Wednesday, 30 October 2013

Congo: M23 Can Only Be Eliminated Through Negotiated Settlement – Says US

M23 can only be eliminated through negotiated settlement - says US

The US special envoy to the Great Lakes Region has said that Kampala talks should be followed to the end. He told this to the French International Broadcaster RFI and below are excerpts of the interview.

Q: War has resumed in the East of the Democratic republic of Congo since Friday and the Congolese Armed Forces (FARDC) are having the upper-hand. To resolve the problem of M23 rebels is the military force the best solution?

Russell Feingold: No. That’s not my reading of things (of the situation). The military solution doesn’t respond to problems caused by the M23 and the forty or forty-five other groups in the region. What it requires us, is a negotiated peace accord with the M23 like the ongoing process, in the framework of the Kampala negotiations. It’s important that these talks reach their objectives soon because that would put an end to the fighting, but it’s also important to achieve that without giving amnesty to those who have committed serious crimes. So, as far as I’m concerned, an excessive military effort risks jeopardizing the Kampala talks and the possibility of seeing the M23 surrendering. It also risks jeopardizing the initiatives for peace that are backed by the international community and the African Union. So, yes, we have seen that the Congolese military has had several victories lately, but we think that at this time, restraint will be the best option.

Q: A few days ago, you met with President Kabila in Kinshasa. Aren’t you afraid that he is getting carried away by his victories and trying to solve the problem with a major military offensive?

Russell Feingold: I met him before the recent fightings, and he didn’t deny that he would decide on the necessity of a military initiative, but he didn’t give me the impression of a man who was motivated by a military solution. In Kampala, he gave a go-ahead to the negotiators to reach an accord. I managed to see the Congolese negotiators working hard during the five days I was there, and I have the impression that the Congolese government wishes that the process bears fruit, because the military option is not the option he prefers. So we encourage the DRC to show restraint as much as possible.

Q: You also met with President Kagame in Kigali. If the M23 is suffering defeat after defeat, aren’t you afraid that the Rwandan Army can intervene directly on the (battle) field on the side of the M23?

Russell Feingold: It would be an unfortunate development. The Rwandan government and President Kagame say that the M23 is not their movement. We have told them about our worry. We have told them that we think the M23 gets supports. They say they are in favor of the end (destruction) of the M23, that’s exactly what President Kagame has told our group of special envoys, and he has told me that personally. Because it’s what the framework accord envisages, and Rwanda has signed that framework accord. In fact, when the five special envoys met with Paul Kagame some days ago, he made a strong statement in which he requested that the accord be finalized that same evening. That’s not what happened, but there is no doubt that the accord requires the end to M23, and not an implication (involvement) in another war that aims at supporting the M23. And of course, we don’t encourage the latter option which, in addition, would be in contradiction with the engagements of the Rwandan government.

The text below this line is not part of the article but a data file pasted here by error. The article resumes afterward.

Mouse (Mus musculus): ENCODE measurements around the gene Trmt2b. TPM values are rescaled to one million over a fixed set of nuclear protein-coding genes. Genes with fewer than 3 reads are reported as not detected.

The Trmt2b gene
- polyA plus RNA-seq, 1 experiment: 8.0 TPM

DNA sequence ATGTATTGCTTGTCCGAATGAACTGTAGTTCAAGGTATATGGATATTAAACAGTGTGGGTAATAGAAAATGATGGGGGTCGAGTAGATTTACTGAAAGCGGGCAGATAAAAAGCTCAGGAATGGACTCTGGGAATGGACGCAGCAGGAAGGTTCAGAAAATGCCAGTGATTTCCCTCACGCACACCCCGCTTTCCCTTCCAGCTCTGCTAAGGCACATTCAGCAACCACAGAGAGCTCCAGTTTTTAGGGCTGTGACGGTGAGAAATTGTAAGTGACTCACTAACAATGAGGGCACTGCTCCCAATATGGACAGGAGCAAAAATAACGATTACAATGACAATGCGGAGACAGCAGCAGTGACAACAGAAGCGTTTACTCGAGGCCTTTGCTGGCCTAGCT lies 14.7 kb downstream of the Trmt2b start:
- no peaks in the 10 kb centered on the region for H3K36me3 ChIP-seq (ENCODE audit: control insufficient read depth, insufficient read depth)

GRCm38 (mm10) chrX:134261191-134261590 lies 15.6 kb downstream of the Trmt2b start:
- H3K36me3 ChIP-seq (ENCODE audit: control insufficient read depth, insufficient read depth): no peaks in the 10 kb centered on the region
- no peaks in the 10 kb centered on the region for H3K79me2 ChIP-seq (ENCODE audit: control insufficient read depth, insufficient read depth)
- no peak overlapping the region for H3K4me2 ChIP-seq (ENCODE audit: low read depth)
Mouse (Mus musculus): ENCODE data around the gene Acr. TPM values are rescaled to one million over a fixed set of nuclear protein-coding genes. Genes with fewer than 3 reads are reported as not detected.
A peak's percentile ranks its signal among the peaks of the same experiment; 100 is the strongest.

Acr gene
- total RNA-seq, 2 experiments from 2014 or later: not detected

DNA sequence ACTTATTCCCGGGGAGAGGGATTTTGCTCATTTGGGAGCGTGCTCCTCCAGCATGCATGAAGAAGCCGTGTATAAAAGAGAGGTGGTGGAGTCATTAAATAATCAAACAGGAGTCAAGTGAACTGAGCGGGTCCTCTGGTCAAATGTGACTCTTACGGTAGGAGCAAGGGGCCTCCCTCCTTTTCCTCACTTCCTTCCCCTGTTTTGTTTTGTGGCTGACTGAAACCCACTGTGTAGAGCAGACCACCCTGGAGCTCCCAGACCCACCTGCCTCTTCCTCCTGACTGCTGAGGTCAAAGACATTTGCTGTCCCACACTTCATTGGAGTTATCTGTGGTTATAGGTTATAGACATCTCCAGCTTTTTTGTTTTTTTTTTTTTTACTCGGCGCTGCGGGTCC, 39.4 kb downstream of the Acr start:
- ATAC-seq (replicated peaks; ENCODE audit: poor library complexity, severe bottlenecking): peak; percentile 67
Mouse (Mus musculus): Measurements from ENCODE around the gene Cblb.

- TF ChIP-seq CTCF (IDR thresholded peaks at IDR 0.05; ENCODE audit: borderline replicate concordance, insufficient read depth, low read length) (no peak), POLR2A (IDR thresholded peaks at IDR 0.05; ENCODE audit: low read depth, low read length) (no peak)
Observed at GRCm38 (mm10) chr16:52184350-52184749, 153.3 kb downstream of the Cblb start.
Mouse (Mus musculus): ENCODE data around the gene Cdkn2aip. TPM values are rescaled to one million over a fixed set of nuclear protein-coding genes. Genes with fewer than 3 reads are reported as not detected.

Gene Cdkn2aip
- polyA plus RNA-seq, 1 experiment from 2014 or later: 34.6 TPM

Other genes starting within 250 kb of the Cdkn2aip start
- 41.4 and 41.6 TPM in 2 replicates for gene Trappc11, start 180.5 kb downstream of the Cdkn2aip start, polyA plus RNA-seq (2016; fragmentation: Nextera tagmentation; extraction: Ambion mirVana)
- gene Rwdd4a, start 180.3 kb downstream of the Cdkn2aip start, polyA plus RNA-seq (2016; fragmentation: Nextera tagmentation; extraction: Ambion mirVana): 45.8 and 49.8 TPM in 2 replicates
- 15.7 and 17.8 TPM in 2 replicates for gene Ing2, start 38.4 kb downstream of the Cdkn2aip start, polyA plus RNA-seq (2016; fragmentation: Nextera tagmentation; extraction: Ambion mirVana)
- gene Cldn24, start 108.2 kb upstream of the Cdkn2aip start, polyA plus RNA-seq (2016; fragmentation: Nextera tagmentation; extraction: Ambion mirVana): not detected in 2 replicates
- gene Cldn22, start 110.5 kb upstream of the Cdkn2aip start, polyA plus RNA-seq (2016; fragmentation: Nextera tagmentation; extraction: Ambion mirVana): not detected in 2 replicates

Q: For a year now, you have been imposing sanctions to Rwanda over its support to the rebels of the M23. Have the sanctions had an effect on the ground? Has Rwanda distanced itself from the M23?

Russell Feingold: First of all, to the best of my knowledge, the sanctions target the M23, even if American legislators have recently decided on sanctions to punish those who encourage the recruitment of child soldiers by the M23. It’s a serious issue and as a result, we have decided to take back part of our military assistance because of evidences that we have. I don’t know what has been the impact of these sanctions. But I know that the United States have no other choice but to mean that this kind of practice has indeed happened. I know that the government wholeheartedly seeks to avoid the recruitment of child soldiers, we feel enough at ease to remind that these practices cannot be tolerated, even (when carried out) in an indirect way. With Rwanda, our objective is to have a positive and continuous relation. It’s a friend country to the United States; we acknowledge the progress the country has made following the tragedy it went through. Our concerns regarding the support vis-à-vis the M23 are harming an otherwise excellent relation. So we would like so much to work with Rwanda to allow the Kampala talks to bear fruit, in order to see the M23 demolished, and in order to have a relation in which we wouldn’t need to speak of sanctions or things of the kind.